The Signs of Sleep Apnea
If you're constantly feeling sleepy throughout the day, you might be suffering from sleep apnea. And that could be having a major impact on your long-term health and safety as an expediter.
According to the National Sleep Foundation, obstructive sleep apnea is a sleep disorder where your breathing is interrupted repeatedly during sleep, with a breathing pause that lasts at least ten seconds. Sleep apnea occurs when the muscles in the back of the throat fail to keep the airway open, causing fragmented sleep and low blood oxygen levels, which may lead to hypertension, heart disease, and memory problems. And it increases the risk of drowsy driving, which is especially problematic for truckers.
In a study conducted by the University of Pennsylvania and sponsored by the Federal Motor Carrier Safety Administration (FMCSA) and the American Transportation Research Institute of the American Trucking Associations, almost one-third (28 percent) of commercial truck drivers were found to have mild to severe sleep apnea.
What's the impact on drivers?
Because sleep apnea affects your sleep, it diminishes your daytime alertness and performance, making it difficult for you to stay awake, focus your eyes, and react quickly while driving -- increasing risk of being involved in a fatigue-related vehicle crash.
So, how can you determine whether you might be at high risk for sleep apnea?
Although sleep apnea occurs in all age groups and both genders, FMCSA outlines these risk factors:
- A family history of sleep apnea
- Having a small upper airway
- Being overweight
- Having a recessed chin, small jaw, or a large overbite
- A large neck size (17 inches or greater for men, 16 inches or greater for women)
- Smoking and alcohol use
- Being age 40 or older
Symptoms of Sleep Apnea
What are the signs that you might be a sleep apnea sufferer?
Here's a list of the symptoms compiled by FMCSA:
- Loud snoring
- Morning headaches and nausea
- Gasping or choking while sleeping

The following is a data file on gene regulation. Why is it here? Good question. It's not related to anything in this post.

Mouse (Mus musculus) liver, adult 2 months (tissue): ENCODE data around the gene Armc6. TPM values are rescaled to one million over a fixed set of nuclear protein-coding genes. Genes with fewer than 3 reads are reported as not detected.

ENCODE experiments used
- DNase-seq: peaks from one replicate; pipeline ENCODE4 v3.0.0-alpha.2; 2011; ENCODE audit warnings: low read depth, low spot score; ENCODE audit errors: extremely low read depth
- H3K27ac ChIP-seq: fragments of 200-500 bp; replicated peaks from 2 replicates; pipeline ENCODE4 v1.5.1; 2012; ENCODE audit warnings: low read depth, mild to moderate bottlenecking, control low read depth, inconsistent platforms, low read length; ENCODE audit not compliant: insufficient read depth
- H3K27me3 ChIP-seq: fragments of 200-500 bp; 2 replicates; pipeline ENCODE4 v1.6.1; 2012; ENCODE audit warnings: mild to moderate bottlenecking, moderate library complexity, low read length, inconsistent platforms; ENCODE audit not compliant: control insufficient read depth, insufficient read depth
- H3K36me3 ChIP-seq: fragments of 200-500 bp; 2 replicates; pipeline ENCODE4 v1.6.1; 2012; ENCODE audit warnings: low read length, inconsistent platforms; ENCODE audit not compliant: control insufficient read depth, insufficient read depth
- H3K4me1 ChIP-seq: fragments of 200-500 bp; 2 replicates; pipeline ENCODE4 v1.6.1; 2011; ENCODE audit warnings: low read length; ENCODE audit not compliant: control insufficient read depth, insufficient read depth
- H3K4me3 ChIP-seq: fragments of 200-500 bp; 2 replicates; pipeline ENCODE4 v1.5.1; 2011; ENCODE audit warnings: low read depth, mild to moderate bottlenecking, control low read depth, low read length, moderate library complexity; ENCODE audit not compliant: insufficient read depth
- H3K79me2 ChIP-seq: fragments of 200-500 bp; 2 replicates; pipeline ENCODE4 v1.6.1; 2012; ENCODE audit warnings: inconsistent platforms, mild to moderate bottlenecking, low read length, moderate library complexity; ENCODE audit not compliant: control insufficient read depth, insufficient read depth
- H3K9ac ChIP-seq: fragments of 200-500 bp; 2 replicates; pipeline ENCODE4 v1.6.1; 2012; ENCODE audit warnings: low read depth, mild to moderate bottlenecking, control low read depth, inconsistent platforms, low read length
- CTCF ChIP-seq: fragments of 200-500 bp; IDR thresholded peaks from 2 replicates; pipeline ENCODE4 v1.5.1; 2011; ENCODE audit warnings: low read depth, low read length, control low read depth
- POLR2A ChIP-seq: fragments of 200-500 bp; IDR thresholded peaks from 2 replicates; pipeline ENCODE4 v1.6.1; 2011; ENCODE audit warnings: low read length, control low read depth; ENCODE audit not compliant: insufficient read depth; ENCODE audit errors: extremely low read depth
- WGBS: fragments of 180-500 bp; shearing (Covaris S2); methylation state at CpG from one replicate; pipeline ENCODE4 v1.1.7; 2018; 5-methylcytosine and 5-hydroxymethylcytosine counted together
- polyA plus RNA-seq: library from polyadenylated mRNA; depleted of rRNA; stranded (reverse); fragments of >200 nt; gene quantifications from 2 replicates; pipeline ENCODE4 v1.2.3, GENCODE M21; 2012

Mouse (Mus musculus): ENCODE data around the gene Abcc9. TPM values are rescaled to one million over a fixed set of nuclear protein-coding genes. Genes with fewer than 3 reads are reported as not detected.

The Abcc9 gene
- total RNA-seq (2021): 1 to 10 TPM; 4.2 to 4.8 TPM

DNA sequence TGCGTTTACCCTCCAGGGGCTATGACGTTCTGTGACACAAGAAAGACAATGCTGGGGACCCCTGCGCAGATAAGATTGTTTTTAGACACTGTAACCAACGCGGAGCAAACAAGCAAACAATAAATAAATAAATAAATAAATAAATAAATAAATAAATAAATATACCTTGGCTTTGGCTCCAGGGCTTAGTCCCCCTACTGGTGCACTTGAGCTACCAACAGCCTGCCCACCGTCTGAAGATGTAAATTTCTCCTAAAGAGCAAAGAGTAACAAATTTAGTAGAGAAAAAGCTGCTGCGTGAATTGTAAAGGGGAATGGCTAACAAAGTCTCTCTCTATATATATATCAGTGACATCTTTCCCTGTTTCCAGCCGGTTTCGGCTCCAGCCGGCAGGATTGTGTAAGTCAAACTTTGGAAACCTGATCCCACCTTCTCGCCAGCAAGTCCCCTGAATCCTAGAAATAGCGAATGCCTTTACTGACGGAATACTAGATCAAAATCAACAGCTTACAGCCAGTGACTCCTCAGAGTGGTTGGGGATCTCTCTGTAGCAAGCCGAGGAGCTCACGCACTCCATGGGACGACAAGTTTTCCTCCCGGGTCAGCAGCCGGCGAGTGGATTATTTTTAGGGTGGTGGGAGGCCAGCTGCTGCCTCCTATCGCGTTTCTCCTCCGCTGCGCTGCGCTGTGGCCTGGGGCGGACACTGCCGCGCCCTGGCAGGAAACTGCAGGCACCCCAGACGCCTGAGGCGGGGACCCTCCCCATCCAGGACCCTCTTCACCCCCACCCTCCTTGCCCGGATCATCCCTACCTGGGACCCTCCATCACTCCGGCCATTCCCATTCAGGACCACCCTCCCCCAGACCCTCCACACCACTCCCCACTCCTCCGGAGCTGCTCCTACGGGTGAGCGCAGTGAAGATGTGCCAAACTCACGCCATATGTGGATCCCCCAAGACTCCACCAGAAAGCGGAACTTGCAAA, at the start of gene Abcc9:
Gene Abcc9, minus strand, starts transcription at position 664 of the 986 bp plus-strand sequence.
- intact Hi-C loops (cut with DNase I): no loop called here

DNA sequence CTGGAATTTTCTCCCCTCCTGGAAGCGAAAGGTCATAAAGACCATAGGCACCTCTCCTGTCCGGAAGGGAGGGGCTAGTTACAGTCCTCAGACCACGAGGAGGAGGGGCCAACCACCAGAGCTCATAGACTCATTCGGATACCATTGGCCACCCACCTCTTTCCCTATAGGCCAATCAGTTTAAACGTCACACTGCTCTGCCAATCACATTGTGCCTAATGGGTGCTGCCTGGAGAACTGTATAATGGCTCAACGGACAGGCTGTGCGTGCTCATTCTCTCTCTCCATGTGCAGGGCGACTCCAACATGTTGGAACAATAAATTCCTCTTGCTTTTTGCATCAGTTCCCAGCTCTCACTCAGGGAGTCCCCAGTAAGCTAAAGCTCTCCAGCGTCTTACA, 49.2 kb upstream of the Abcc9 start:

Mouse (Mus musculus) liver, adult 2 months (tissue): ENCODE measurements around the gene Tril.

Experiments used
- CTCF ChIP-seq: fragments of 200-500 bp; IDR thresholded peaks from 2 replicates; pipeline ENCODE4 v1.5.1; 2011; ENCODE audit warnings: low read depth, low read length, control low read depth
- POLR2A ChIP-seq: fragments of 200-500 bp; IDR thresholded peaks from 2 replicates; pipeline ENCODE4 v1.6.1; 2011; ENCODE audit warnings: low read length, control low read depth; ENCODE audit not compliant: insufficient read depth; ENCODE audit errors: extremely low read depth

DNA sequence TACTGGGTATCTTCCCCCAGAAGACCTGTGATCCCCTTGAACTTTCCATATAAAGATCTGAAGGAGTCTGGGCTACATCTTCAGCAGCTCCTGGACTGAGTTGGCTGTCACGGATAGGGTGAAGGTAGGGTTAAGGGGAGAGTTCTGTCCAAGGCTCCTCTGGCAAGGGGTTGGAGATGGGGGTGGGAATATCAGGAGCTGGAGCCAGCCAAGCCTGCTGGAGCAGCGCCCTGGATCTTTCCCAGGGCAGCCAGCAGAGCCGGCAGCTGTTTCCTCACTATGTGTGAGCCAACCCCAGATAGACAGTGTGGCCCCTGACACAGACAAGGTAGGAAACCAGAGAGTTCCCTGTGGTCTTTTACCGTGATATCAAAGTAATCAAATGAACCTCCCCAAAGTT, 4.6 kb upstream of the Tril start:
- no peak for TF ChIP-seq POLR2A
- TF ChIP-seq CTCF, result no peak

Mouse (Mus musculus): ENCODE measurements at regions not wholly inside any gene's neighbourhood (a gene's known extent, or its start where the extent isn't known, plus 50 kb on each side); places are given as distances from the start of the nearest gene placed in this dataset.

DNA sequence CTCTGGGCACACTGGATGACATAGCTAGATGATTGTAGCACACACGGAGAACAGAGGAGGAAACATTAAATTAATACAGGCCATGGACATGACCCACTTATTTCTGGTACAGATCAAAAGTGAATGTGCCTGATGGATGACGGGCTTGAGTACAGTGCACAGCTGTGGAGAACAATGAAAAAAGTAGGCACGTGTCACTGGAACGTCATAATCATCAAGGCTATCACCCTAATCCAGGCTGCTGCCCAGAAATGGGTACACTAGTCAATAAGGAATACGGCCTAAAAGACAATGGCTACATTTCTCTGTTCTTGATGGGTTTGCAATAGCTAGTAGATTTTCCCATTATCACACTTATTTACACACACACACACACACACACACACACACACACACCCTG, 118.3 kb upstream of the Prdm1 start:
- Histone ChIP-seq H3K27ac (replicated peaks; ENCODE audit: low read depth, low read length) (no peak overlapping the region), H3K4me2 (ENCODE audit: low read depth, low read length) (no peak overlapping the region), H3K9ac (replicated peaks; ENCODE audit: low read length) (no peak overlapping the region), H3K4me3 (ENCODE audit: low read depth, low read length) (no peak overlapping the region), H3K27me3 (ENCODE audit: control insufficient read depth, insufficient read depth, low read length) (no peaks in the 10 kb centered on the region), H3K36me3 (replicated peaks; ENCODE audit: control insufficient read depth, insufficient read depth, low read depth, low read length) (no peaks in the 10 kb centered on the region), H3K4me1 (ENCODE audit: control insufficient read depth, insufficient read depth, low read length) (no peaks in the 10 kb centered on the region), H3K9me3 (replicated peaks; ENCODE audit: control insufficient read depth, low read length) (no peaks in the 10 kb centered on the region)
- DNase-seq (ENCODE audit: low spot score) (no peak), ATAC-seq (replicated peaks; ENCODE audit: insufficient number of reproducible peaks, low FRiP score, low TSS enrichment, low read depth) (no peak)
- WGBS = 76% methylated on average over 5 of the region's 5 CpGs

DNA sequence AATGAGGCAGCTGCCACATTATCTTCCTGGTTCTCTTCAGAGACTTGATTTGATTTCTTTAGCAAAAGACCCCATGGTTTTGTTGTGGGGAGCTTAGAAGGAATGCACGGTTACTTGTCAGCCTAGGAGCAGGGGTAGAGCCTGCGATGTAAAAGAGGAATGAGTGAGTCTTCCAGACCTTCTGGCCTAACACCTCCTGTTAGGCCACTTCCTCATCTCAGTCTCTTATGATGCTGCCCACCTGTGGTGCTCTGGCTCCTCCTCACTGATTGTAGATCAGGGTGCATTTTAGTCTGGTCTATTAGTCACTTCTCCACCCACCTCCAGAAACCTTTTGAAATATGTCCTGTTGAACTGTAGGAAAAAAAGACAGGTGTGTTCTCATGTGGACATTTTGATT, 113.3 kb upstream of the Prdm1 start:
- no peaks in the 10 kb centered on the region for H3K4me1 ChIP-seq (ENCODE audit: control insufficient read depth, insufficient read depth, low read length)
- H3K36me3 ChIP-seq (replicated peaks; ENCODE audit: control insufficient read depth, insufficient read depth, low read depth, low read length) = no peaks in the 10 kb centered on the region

- Loss of sex drive/impotence
- Excessive daytime sleepiness
- Irritability and/or feelings of depression
- Disturbed sleep
- Concentration and memory problems
- Frequent nighttime urination
If you're experiencing any of these systems, how do you determine whether you're actually suffering from sleep apnea?
Consult your doctor, who may send you to a sleep center for overnight testing to monitor your sleep and confirm a diagnosis.
But will a sleep apnea diagnosis disqualify you as a driver?
That depends on the level of severity. According to the FMCSA, the disqualifying level of sleep apnea is moderate to severe, where your ability to drive safely is impaired. However, once successfully treated for sleep apnea, a driver may regain his or her "medically-qualified-to-drive" status, when the medical examiner qualifies and determines your medical fitness for duty.
To learn more about the range of available treatment options, go to http://www.sleepapnea.org/treat/treatment-options.html
The Bottom Line
The good news is that sleep apnea is a treatable condition. If you find yourself experiencing any of the signs, get it checked by a qualified medical professional as soon as possible. Timely treatment will improve your overall health, keep you safer on the road, and protect your long-term future as an expediter.